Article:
What do vikings know about civic planning?
I pondered that question while I viewed my settlement, which stretched from the base of my flying ship to the shores of a river hanging in space. In that vast expanse I’d just placed a house right next to an iron mine, which would set me up to place a market near both and, through an unknown alchemy, bring an ancient sapling growing nearby into bloom. In a real city, this arrangement would be horrific, not to mention dangerous. But my vikings don’t care about living next to piercing noise or mining accidents. The end of the world is coming—noise pollution iss the least of their worries.
In Roots of Yggdrasil, you are the leader of a crew of vikings running from a world-destroying force called the Ginnungagap. In your ship you crawl between floating islands circling the World Tree, trying to reach the top before you’re swallowed by the darkness and have to begin again. It’s a deckbuilding city builder, a mouthful that combines two popular genres.
You build three or four settlements in a run, using each to launch off to your next destination. Each settlement is interspersed with events, creating the ladderlike progression seen in games like, say it with me, Slay the Spire. Except instead of a battle, each stop is either an event or a settlement. Right now these events are simple, either a meeting with the Norns (the mythic Norse figures of fate) or a chance to add or remove cards from your deck or get a random artifact that grants a bonus.
Cards are used to create buildings like homes, mines, or training grounds that provide one of three resources each turn: population, might, and Eitr (magical energy). Cards can also defeat threats or provide bonuses like faster exploration or extra supplies. Placing buildings is necessary to meet the requirements to bloom Saplings, the trees that provide your ship with power. To complete a settlement, you might need to bloom one tree by reaching 40 residents, and another by having three houses in range. Only once you meet these requirements can you leave a settlement and escape an untimely trip back to the beginning.
Bringing deckbuilding and citybuilding together means that Roots of Yggdrasil has to teach both. I was happy to find that it does a mostly great job, even going so far as to explain the deckbuilding basic that the more cards you have, the longer it takes for each card to return. I appreciated the transparency, though I’d still recommend anyone thinking of playing this try another deckbuilder and another city builder first.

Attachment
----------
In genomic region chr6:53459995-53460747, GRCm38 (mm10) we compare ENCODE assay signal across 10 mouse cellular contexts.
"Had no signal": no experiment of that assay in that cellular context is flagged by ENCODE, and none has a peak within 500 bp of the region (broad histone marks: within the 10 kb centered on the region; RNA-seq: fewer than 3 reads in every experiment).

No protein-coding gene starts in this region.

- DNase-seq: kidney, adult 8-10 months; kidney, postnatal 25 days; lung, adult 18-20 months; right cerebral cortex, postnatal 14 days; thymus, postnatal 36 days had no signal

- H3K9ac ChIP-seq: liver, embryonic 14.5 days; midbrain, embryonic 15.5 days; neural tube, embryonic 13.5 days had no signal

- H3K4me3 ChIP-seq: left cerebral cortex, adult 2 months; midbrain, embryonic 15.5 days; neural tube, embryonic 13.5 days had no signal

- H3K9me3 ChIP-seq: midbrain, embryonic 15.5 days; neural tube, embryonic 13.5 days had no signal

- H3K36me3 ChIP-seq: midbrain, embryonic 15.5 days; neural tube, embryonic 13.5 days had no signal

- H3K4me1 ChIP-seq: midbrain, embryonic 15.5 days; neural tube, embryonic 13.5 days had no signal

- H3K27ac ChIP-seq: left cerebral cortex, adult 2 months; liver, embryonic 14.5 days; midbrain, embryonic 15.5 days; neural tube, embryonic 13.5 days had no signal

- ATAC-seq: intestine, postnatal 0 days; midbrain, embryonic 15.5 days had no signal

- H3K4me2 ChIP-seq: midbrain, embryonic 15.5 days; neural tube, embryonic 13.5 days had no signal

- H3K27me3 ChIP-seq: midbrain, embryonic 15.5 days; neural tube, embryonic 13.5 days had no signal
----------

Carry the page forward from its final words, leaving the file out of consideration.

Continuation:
The biggest struggle I faced in my time with Roots of Ygdrassil was one that’s familiar to both genres: its demand that I optimize my space. In city builders I like to take the time to make my creations nice and symmetrical, even give them personality when it’s an option. Because the buildings in Roots of Yggdrasil are effective based on their proximity to other buildings, though, there’s little freedom in terms of placement, at least if you want your structures to do anything. And houses have randomized shapes, meaning that at some point my curated neighborhoods sprawled out into chaos. The game never asks you to follow any standard of visual pleasantness, but I was disappointed there wasn’t more room for creativity. In deckbuilders I like to keep my decks compact, and while that’s easier to accomplish here, I still found my numbers ballooning as I was offered far more cards to add than I’d ever have opportunities to remove.
All your efforts are dependent on a day-to-night timeline that tracks the time left until the Ginnungagap arrives to erase your hard work. At first, trying my hardest to make neat and sustainable settlements, I blew past the time limit and ended up with no resources left to start up my ship and leave. The time pressure Roots of Yggdrasil makes narrative sense, and it’s effective: I didn’t expect to feel so panicked the first time the evening icon tripped over into night, conjuring a more darkly shaded and minor-keyed version of the world that let me know I needed to get out of there. But even if you’re not running behind like I was, leaving early means you have extra time to travel on the world map. There’s not much reason to stay after you activate the saplings that let you move on.
Once I figured out I should be rushing, I made it to the end of a run. But it felt a bit like eating fast food when you want something homemade: I never ended up with a settlement I could sit back and admire.
The momentum picked up after my first clear, when the game told me that reaching the end will be more challenging in future runs. I felt even less freedom with where I placed my buildings, but the difficulty actually helped bring Roots of Yggdrasil into focus: it felt more like I was solving a puzzle with each deliberate card placement. However, in later levels the fiddliness of a handful of cards was my biggest enemy, with many turns where I was just sitting there cycling through my deck, crossing my fingers that the card I needed would turn up, and fit in its place, before the deadline.
As it is now, Roots of Yggdrasil harnesses the forward march of time, but the rush is frustrating just as often as it is thrilling. Since it's in early access, I think there’s room to bring this idea to a finer point, making a machine of forward momentum that demands you always be on your toes. I’d just ask for more freedom to experiment—and maybe some viking decor.
Roots of Yggdrasil releases into early access on Steam January 24.